Pérez Prado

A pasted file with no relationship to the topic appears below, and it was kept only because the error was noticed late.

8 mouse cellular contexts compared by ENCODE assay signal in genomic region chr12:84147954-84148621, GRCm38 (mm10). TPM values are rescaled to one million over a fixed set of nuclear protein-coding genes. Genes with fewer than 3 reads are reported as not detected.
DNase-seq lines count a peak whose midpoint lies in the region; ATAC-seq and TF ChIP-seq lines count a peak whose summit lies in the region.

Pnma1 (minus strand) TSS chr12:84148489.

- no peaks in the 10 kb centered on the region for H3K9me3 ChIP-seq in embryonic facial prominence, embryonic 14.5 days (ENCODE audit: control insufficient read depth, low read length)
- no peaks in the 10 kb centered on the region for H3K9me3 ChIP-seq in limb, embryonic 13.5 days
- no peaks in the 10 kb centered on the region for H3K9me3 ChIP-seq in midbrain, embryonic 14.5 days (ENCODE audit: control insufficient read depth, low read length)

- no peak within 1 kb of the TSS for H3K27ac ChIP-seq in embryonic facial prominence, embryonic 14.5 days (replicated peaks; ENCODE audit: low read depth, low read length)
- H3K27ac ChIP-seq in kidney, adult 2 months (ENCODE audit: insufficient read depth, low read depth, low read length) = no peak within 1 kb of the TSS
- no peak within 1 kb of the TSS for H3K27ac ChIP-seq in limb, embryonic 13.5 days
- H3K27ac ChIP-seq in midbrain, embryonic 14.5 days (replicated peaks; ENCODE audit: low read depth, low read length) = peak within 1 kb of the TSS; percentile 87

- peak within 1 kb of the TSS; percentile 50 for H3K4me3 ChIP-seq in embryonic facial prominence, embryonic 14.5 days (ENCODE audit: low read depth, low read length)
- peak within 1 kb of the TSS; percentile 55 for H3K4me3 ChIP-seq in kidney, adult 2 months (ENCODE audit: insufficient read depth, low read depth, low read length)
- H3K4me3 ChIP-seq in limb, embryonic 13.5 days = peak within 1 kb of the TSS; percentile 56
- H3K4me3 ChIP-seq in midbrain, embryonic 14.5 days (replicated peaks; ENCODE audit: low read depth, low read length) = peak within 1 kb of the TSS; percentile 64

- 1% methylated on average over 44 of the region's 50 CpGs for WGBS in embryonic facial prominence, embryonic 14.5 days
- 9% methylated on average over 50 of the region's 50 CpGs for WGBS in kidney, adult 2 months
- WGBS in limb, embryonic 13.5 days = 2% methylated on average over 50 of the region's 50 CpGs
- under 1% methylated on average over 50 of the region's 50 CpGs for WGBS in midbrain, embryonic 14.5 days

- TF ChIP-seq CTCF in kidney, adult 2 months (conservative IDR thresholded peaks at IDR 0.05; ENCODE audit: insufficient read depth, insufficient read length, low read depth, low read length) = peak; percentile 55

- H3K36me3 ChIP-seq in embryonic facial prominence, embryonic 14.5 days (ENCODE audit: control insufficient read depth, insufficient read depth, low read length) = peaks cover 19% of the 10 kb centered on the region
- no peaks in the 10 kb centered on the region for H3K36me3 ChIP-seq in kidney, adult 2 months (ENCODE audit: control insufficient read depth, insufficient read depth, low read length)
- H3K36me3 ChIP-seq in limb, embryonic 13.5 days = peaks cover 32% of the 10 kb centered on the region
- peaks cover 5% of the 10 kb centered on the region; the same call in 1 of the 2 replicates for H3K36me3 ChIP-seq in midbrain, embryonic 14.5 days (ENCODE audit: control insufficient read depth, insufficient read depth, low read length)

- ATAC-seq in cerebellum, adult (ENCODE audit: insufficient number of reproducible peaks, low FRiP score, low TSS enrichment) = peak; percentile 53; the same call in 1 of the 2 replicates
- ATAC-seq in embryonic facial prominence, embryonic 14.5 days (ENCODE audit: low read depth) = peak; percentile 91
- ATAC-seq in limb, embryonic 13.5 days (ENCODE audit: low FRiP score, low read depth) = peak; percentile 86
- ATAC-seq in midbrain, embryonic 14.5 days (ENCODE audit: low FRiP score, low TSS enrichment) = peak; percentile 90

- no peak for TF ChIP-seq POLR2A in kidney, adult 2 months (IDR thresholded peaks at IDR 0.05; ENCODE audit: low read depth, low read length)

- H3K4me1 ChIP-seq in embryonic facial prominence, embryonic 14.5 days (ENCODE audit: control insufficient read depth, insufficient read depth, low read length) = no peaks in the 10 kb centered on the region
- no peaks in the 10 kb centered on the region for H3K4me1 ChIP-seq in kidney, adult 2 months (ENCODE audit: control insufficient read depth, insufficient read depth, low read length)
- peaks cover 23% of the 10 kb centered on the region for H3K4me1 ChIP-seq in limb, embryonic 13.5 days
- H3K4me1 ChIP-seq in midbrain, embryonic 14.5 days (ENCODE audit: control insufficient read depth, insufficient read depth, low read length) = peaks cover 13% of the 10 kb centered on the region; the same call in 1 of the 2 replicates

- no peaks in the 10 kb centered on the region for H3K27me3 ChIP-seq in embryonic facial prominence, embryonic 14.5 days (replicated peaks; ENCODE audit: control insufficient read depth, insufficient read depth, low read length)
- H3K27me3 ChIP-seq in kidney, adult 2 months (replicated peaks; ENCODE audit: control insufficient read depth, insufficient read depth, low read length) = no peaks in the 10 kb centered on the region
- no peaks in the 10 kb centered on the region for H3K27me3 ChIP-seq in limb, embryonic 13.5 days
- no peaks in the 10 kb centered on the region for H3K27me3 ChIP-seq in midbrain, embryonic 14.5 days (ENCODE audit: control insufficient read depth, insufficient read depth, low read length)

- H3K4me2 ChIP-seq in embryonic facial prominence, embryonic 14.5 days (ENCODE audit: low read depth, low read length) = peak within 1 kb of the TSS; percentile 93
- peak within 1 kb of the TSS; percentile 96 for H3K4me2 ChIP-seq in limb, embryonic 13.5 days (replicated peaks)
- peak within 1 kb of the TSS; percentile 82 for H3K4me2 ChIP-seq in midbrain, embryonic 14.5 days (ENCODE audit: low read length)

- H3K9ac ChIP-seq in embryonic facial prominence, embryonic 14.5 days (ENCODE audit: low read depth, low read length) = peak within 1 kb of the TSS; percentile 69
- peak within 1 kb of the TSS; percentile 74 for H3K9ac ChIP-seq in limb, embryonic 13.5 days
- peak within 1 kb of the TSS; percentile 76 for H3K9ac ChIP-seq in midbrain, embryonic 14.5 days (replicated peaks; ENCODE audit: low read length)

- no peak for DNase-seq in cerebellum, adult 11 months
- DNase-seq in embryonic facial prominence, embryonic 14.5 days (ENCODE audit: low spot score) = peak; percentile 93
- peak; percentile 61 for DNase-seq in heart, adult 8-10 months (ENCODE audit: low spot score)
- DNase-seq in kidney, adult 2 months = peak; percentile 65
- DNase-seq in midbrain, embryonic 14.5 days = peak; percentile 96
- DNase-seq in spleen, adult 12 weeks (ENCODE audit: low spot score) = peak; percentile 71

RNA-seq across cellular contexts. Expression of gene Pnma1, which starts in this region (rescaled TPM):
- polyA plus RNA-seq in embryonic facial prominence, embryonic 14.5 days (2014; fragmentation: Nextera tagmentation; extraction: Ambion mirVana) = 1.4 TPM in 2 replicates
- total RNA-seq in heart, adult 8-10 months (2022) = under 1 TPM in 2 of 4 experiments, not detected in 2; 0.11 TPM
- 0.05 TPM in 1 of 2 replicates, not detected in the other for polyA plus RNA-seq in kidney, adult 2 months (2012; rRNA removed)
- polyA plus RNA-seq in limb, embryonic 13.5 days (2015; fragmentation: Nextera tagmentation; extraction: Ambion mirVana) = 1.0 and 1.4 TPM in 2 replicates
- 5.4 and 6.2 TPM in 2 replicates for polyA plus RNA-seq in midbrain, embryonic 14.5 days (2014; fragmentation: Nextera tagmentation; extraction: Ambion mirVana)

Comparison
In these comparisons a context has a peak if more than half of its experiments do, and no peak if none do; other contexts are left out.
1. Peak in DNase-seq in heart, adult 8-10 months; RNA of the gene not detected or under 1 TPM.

Perez Prado, universally known as the King Of the Mambo was the most prominent musician in the massively successful Latin dance craze. Although it is not clear if he created the rhythm, it is evident that he developed it into a vibrant, swinging style that was appealing to dancers from all walks of life. Prado’s mambo featured piercing high register trumpets, undulating counterpoint saxophone saxophone saxophone, an atmospheric organ, and harmonic ideas derived from jazz. Although his percussion arrangements were limited in their ability to allow for improvisation, they were precise and focused. This made it easy for dancers follow the underlying syncopations. Prado was a pianist, but he was more at home as the center of the audience’s excitement. He jumped, kicked and danced with his musicians, exhorting them with a dynamic stage presence that would put shame on more serious conductors and bandleaders. Prado’s blueprint was a key to bringing mambo into mainstream pop music. He inspired many others and scored two number one singles in the pop charts, though the style was less popular than the original. He was a major star in most of the Western Hemisphere in the 1950s. Even after his popularity declined in the United States, his reputation remained in Latin America, particularly in his home country of Mexico. Prado’s commercial, softer work is what most people remember. It has a charming kitschiness that appeals to modern lounge-revival hipsters. His true credentials in Latin dance music have been obscured by his commercial work. He is still underappreciated today. Damaso PerezPrado was born in Matanzas (Cuban), on December 11, 1916. He used to give his birth date as five years later. His father and mother were his last names. His first recordings were released under D. Perez Prado. However, the “D” was dropped from his American releases. In 1955, Perez Prado became his legal name. Prado began studying classical piano in his childhood. By the time he graduated from high school, he was able to play organ and piano professionally in local clubs. Prado moved to Havana in 1942, and worked as a freelance musician for several smaller orchestras during the following year. He was primarily a pianist at this time, but he also got an arrangement job with Gapar Roca de la Peer. This company sometimes provided material for the popular Orquesta Casino de la Playa. Cascarita, the orchestra’s vocalist, was impressed by Prado’s music and hired him as an arranger and pianist. Prado had this early platform to create his own arrangement style. After-hours jam sessions in Havana were also influencing his rhythmic ideas. Prado experimented with American jazz hard swing to add more excitement to the rumba rhythm. He was particularly influenced by Stan Kenton’s harmonically sophisticated big band music. Prado also tried to create new Afro-Cuban rhythms, including the mambo. Its origins can be traced back to Orestes Lopez and Arsenio Rodrigo. Cuba’s conservative musical community resisted Prado’s ideas and reacted with hostility to his innovations. He was unable to find work as an arranger and left Cuba in 1947 to seek his fortune in Puerto Rico. He joined a traveling group that traveled through Argentina, Venezuela and Panama and became their star attraction. He moved to Mexico City in 1948 and started his own orchestra with a core group of Cuban expatriates. Beny More was one of them. He performed and recorded with Prado and several other bandleaders through 1950. The association made Prado’s orchestra a top-drawer in Mexico City and helped More become one of Cuba’s most beloved singers. In 1949, RCA’s Mexican division signed Prado to be an artist. His first 78 rpm album, “Que Rico el Mambo”, b/w “Mambo No. It was a huge hit in Latin America. It was reissued by RCA in the U.S. in 1950 with the title “Mambo Jambo” being changed. It had moderate success there as well. Prado released many singles in Mexico over the years. Most of them were named in honor of a wide range of occupations and social classes, which made them extremely popular. Prado also appeared in many Mexican films as himself, often starring on stage. Prado was busy in the early 1950s, when he organized a series of international tours. The mambo sound became so popular that it spread like wildfire. To no discernible effect, Catholic authorities in Peru threatened to deny forgiveness to anyone who took part in mambo dancing. Prado’s 1951 first U.S. trip was with Beny More as his companion. Because of the union rules of musicians, he had to often hire local musicians to replace his Mexican staff and train them in English in a short time. However, the tour was a huge success on the West Coast and RCA began to release his records on their main RCA Victor imprint rather than resigning them at a specialty subsidiary. Prado was deported to Havana by Mexican officials in late 1953. Rumours of kidnapping arose from his sudden disappearance. He was taken to a backstage dressing area and then he resurfaced to say that he had forgotten his visa renewal. In 1954, Prado was back in the U.S. and embarked on a second hugely successful tour along the West Coast. After that, he made his way to New York where his orchestra performed in several high-end venues. This helped mambo become a fad among the upper and lower classes. Mambo night in clubs all over the city was a catalyst for mambo becoming a pop phenomenon.

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